everything - news, public meetings, freedom of information act - dirty laundry of council
members was brought to the table too... We uncovered that the city actually signed an
agreement with Crown Castle and had been in talks for over a year. Because a staff
member, not the council, had signed the contract - on a technicality we pressured the
city to make the document “null and void” because it wasn’t signed by someone with

9) At this moment there is an “unspoken moratorium” on the residential cell towers in
Gaithersburg. I had asked for an official one, until we rewrote our laws, but we got an
unofficial one. The city un-officially has hired the same lawyer the county used to sue
the FCC called “Best Best and Krieger” - they have many interesting documents but
here is a good one:

10) I believe that if Montgomery County passes their zoning text amendment... the city
of Gaithersburg will do the same. Robert Wu thinks that won’t happen... but he is one
vote out of 5 and he was outvoted on the recent monster cell tower installed in the
baseball field of Summit Hall ES where 65% of the children are on free lunch programs.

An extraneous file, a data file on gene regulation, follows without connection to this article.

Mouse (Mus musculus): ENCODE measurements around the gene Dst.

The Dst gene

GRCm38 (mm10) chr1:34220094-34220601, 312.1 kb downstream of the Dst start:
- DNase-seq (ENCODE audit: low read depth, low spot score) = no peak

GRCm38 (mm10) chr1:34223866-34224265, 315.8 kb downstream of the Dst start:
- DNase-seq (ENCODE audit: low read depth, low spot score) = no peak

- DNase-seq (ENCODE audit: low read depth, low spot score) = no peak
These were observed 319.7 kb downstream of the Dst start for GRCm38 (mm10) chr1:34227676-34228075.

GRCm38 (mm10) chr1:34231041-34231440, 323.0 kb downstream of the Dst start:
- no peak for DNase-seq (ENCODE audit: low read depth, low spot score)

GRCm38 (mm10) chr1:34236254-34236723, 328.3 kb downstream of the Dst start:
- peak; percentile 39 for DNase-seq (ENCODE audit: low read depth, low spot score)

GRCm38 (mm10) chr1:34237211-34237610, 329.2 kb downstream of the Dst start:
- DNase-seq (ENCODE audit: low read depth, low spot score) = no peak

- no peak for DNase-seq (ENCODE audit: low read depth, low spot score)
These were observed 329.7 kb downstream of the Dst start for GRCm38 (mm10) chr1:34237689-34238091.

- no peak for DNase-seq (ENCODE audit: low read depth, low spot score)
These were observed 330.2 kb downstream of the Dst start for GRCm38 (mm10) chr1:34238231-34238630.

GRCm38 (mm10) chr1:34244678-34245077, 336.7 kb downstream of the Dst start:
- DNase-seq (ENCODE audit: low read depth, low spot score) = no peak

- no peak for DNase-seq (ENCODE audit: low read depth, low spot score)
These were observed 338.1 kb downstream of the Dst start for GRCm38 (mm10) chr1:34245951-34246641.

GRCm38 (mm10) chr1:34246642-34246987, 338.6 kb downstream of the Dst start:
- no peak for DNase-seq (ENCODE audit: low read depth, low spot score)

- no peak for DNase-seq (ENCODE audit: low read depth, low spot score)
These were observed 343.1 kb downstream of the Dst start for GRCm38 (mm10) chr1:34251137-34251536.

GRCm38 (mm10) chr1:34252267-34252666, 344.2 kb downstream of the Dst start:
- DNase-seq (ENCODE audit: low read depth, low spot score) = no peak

Again, targeted a community they thought wouldn’t mobilize against them.

11) This is a national issue. They are going for the most lucrative choices first. The hit
California first now they are hitting us. If they really wanted to do good, they would offer
this as a solution where there is no fiber optic Internet. But that’s not what’s happening.
They are installing it in old neighborhoods which aren’t growing in density and already
have adequate cell phone coverage. We already have fast internet in our homes and
really don’t need to watch youtube videos while walking our dogs outside. Look at what
happened in California. Feel like deja vu?

In summary - the only safety net we can hope for is the Kirk Wines approach which I
outlined in this petition and in person at city hall:

Note - look how after I gave that speech Robert Wu wanted to tell those in attendance
about the cell towers. All the other council members said “That’s not appropriate at this
So... in a word... Gaithersburg turned out to be “hard candy” if you will. They still want
to put towers here too and may ultimately do so.
You can share this message with everyone - we all need to know what’s going on. It’s
something to crow about.